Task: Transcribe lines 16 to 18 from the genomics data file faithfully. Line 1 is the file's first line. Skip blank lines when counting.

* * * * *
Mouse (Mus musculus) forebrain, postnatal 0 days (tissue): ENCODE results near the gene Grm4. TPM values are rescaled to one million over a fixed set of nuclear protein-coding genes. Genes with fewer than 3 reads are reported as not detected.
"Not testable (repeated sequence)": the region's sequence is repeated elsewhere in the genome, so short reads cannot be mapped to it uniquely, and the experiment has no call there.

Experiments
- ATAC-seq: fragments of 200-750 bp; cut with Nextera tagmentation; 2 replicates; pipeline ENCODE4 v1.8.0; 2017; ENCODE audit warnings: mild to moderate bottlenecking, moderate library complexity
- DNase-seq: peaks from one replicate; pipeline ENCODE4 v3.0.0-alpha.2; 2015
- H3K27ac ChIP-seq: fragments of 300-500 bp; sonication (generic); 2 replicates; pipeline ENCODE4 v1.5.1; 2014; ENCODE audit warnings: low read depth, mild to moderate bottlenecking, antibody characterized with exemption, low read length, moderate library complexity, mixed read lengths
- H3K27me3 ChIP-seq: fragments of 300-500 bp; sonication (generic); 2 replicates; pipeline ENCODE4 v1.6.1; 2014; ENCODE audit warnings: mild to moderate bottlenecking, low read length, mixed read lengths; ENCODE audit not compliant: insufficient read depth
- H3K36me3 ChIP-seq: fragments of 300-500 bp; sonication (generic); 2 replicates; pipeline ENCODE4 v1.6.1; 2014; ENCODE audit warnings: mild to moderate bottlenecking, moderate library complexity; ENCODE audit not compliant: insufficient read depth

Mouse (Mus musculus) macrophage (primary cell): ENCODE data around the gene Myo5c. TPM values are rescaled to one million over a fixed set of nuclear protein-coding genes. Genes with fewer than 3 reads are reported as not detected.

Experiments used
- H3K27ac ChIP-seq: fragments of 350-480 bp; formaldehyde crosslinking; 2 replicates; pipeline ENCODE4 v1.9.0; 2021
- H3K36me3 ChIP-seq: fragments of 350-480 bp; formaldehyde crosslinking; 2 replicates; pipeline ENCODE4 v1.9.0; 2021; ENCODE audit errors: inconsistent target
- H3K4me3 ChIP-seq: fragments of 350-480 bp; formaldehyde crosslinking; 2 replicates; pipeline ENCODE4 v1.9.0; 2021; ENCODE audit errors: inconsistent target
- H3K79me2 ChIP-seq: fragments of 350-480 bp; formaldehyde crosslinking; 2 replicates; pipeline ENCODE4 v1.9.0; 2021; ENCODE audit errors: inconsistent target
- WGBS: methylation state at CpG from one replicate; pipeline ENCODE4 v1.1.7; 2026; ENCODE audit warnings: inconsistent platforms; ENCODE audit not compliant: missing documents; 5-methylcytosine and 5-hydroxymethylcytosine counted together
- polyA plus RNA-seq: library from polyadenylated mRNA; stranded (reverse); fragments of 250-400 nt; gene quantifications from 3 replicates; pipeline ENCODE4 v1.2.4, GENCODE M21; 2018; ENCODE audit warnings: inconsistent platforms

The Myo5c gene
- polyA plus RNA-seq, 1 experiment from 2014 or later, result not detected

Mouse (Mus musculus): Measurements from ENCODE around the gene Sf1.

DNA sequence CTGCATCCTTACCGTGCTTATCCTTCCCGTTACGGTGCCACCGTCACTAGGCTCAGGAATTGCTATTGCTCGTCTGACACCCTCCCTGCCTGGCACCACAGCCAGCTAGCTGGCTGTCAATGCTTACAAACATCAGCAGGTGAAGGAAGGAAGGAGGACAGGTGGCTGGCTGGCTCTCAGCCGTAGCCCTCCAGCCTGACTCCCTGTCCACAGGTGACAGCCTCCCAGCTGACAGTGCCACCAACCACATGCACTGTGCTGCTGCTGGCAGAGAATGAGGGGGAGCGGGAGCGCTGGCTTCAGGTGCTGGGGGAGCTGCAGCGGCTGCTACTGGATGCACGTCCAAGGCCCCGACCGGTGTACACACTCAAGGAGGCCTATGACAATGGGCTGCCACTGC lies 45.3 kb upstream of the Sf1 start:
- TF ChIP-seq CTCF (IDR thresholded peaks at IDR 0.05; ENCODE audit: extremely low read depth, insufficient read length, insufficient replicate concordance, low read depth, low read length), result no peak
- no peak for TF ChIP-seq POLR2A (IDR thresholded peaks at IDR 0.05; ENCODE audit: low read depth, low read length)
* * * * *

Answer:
- polyA plus RNA-seq: library from polyadenylated mRNA; stranded (reverse); fragments of 250-400 nt; gene quantifications from 3 replicates; pipeline ENCODE4 v1.2.4, GENCODE M21; 2018; ENCODE audit warnings: inconsistent platforms

The Myo5c gene
- polyA plus RNA-seq, 1 experiment from 2014 or later, result not detected